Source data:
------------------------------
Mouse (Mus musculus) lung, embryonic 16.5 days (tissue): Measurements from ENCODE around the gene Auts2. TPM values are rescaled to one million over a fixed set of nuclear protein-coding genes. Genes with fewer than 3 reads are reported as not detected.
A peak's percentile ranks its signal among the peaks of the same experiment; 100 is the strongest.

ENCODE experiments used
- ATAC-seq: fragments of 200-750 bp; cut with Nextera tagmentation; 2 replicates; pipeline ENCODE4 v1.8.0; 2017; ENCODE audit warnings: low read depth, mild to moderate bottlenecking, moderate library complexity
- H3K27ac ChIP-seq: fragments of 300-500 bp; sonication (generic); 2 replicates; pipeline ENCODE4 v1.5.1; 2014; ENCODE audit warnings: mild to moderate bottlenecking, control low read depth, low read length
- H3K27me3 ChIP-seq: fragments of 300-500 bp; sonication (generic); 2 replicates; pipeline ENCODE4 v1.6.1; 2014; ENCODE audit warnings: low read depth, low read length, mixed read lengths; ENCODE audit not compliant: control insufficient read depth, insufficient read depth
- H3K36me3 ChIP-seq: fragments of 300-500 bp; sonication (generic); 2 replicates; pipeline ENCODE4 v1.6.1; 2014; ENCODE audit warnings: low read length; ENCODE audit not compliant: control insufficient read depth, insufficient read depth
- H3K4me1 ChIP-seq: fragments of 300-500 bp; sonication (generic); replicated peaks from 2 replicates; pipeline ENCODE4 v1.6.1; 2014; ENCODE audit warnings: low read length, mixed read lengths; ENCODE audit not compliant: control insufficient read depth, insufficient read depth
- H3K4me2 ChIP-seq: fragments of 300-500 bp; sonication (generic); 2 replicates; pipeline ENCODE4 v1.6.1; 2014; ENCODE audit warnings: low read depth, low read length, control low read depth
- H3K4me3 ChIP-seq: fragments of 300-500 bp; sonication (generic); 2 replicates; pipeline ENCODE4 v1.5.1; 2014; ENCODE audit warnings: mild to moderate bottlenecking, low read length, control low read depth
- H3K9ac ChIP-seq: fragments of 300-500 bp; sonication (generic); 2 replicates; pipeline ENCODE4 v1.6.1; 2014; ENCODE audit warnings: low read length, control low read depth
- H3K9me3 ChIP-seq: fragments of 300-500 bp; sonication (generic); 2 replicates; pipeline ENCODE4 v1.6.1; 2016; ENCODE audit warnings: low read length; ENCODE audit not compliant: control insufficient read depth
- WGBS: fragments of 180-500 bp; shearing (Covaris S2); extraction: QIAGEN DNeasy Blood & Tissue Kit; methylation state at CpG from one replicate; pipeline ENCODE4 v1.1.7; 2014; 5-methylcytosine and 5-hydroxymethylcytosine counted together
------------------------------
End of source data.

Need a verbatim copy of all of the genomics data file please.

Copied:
Mouse (Mus musculus) lung, embryonic 16.5 days (tissue): Measurements from ENCODE around the gene Auts2. TPM values are rescaled to one million over a fixed set of nuclear protein-coding genes. Genes with fewer than 3 reads are reported as not detected.
A peak's percentile ranks its signal among the peaks of the same experiment; 100 is the strongest.

ENCODE experiments used
- ATAC-seq: fragments of 200-750 bp; cut with Nextera tagmentation; 2 replicates; pipeline ENCODE4 v1.8.0; 2017; ENCODE audit warnings: low read depth, mild to moderate bottlenecking, moderate library complexity
- H3K27ac ChIP-seq: fragments of 300-500 bp; sonication (generic); 2 replicates; pipeline ENCODE4 v1.5.1; 2014; ENCODE audit warnings: mild to moderate bottlenecking, control low read depth, low read length
- H3K27me3 ChIP-seq: fragments of 300-500 bp; sonication (generic); 2 replicates; pipeline ENCODE4 v1.6.1; 2014; ENCODE audit warnings: low read depth, low read length, mixed read lengths; ENCODE audit not compliant: control insufficient read depth, insufficient read depth
- H3K36me3 ChIP-seq: fragments of 300-500 bp; sonication (generic); 2 replicates; pipeline ENCODE4 v1.6.1; 2014; ENCODE audit warnings: low read length; ENCODE audit not compliant: control insufficient read depth, insufficient read depth
- H3K4me1 ChIP-seq: fragments of 300-500 bp; sonication (generic); replicated peaks from 2 replicates; pipeline ENCODE4 v1.6.1; 2014; ENCODE audit warnings: low read length, mixed read lengths; ENCODE audit not compliant: control insufficient read depth, insufficient read depth
- H3K4me2 ChIP-seq: fragments of 300-500 bp; sonication (generic); 2 replicates; pipeline ENCODE4 v1.6.1; 2014; ENCODE audit warnings: low read depth, low read length, control low read depth
- H3K4me3 ChIP-seq: fragments of 300-500 bp; sonication (generic); 2 replicates; pipeline ENCODE4 v1.5.1; 2014; ENCODE audit warnings: mild to moderate bottlenecking, low read length, control low read depth
- H3K9ac ChIP-seq: fragments of 300-500 bp; sonication (generic); 2 replicates; pipeline ENCODE4 v1.6.1; 2014; ENCODE audit warnings: low read length, control low read depth
- H3K9me3 ChIP-seq: fragments of 300-500 bp; sonication (generic); 2 replicates; pipeline ENCODE4 v1.6.1; 2016; ENCODE audit warnings: low read length; ENCODE audit not compliant: control insufficient read depth
- WGBS: fragments of 180-500 bp; shearing (Covaris S2); extraction: QIAGEN DNeasy Blood & Tissue Kit; methylation state at CpG from one replicate; pipeline ENCODE4 v1.1.7; 2014; 5-methylcytosine and 5-hydroxymethylcytosine counted together